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Stir Up Children’s Natural Openness to Learn

The possibility of excitement and positive groundswell surrounding the notion of children developing reading skills earlier in today’s global environment is being snuffed out – snuffed out by those who promote a stressful sit down rote memory paper pencil practice sheets strategy in many early childhood learning programs today. This boring rote memory drill is not the way to go with young children. No!

There is a better way! Young children are naturally curious, hopeful, and interested in life! We can capitalize on our children’s natural optimism and openness to help them flourish as learners! At age three, children gain the most ground when parents and mentors who want to develop early reading and learning skills start with simply focusing on interaction, vocabulary, talking, and listening. Taking advantage of spontaneous, unstructured conversations that can be held with children are valuable to the development of young children.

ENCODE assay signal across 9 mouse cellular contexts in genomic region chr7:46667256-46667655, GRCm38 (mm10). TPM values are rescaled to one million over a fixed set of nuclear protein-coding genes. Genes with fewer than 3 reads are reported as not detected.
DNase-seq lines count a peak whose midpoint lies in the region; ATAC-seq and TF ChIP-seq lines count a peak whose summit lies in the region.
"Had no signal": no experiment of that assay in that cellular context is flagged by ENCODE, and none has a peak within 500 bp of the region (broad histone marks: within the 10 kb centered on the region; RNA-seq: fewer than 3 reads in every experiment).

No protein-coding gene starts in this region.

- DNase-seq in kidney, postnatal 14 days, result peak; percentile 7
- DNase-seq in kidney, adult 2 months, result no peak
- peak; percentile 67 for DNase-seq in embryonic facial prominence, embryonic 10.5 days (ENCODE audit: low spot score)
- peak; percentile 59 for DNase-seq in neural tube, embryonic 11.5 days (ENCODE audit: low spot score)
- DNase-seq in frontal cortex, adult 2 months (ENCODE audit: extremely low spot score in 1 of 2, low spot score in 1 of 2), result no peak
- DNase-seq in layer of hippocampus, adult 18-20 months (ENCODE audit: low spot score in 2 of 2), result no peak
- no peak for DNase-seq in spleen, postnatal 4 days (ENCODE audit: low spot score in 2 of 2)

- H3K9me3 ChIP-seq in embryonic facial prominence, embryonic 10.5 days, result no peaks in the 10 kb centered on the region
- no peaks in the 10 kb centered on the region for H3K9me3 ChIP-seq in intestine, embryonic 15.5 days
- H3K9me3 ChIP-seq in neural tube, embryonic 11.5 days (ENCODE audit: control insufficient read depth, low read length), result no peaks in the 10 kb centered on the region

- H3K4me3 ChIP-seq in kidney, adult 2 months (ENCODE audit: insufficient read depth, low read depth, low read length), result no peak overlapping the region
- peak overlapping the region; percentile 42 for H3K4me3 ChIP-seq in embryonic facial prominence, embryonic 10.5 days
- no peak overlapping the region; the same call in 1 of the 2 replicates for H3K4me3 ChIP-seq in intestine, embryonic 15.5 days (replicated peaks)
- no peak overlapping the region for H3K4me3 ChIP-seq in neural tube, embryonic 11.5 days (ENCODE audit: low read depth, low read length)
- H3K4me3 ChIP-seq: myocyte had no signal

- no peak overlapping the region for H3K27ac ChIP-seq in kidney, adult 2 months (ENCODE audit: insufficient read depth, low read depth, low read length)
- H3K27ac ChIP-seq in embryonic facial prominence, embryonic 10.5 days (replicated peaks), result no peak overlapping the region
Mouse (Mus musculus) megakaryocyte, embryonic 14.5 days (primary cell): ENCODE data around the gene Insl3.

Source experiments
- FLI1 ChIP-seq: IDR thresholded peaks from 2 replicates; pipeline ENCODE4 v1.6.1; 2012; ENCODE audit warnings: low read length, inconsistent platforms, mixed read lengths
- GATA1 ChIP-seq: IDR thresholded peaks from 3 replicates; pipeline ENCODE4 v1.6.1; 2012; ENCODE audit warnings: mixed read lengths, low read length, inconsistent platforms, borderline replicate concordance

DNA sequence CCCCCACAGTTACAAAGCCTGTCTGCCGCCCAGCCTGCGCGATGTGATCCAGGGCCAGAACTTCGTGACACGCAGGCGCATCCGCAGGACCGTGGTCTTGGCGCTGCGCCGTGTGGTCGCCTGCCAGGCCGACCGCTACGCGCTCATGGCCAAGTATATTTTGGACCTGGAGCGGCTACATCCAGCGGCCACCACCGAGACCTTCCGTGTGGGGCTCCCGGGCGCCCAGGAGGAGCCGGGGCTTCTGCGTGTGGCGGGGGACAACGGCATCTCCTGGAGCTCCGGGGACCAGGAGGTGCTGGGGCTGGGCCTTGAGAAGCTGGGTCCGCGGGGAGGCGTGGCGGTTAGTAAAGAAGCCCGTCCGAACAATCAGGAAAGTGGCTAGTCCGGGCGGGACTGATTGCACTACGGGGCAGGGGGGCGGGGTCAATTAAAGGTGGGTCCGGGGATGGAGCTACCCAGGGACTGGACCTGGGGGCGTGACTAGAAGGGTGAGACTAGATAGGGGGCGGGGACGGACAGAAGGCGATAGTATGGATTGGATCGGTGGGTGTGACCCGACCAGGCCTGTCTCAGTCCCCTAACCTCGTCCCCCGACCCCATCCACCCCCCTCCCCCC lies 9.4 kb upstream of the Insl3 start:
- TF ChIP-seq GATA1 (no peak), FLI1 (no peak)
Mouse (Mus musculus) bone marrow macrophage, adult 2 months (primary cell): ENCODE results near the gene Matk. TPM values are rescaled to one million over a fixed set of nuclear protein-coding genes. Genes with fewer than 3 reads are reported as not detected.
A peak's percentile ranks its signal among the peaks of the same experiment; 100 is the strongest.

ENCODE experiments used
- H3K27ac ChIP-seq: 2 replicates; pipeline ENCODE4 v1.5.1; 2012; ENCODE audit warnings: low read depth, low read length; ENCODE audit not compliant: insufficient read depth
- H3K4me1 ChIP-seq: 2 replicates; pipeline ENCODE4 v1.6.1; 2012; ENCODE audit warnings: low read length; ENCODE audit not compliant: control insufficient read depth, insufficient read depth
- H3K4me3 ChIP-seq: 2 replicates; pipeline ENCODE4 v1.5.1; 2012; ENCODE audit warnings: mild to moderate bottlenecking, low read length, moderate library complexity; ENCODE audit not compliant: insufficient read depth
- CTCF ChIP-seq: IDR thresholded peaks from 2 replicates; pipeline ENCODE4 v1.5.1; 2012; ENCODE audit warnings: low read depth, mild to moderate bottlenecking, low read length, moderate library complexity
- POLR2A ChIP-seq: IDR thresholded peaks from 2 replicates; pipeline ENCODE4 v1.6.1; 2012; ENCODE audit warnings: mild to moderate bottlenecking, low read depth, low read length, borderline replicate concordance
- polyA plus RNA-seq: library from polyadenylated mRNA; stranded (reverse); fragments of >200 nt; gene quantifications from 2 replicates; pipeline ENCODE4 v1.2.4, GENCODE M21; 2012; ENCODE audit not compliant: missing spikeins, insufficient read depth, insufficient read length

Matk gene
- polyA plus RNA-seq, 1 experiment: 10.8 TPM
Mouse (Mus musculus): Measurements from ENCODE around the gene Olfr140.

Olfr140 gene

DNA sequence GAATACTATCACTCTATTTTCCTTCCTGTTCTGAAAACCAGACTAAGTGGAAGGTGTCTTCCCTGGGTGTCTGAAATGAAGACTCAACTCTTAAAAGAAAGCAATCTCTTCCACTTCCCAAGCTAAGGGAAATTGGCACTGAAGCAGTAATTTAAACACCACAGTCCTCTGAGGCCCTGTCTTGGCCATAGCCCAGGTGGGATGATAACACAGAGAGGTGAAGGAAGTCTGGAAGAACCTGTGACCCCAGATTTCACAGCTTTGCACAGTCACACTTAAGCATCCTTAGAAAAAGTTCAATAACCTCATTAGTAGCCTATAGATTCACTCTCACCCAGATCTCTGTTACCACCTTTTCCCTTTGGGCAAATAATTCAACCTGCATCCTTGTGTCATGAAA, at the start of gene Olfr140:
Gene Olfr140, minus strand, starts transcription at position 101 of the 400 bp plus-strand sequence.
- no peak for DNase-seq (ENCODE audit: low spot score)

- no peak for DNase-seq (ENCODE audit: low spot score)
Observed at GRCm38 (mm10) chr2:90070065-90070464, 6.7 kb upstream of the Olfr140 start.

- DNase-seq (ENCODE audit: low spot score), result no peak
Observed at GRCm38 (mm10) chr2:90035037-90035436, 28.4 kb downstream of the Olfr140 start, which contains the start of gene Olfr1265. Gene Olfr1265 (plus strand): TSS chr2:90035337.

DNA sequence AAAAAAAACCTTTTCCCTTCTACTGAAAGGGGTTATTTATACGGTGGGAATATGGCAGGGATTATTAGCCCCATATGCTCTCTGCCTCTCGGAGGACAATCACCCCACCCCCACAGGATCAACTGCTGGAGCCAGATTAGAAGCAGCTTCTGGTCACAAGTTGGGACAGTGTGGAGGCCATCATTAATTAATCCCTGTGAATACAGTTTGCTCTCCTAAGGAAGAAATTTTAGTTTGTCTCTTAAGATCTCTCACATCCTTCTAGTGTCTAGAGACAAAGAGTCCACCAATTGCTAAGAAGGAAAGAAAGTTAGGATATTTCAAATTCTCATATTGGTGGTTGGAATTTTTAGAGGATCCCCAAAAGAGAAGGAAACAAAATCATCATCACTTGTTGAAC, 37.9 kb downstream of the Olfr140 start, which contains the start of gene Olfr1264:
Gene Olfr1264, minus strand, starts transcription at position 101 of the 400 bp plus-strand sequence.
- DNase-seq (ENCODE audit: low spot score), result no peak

When children talk with friends, with their parents, with other adults, they are taking in ideas, information, and gaining new speaking patterns. They get the opportunity to analyze information, solve problems, figure out things; they learn how to advocate for themselves, make judgments about the things that are said to them and form their own young ideas about the world around them.

Wise mentors can use this garden of interaction to incorporate intentional conversations, concepts, and skills that lead to literacy. This is the stuff of developing the necessary brainpower, vocabulary, confidence and thinking skills for early reading strength.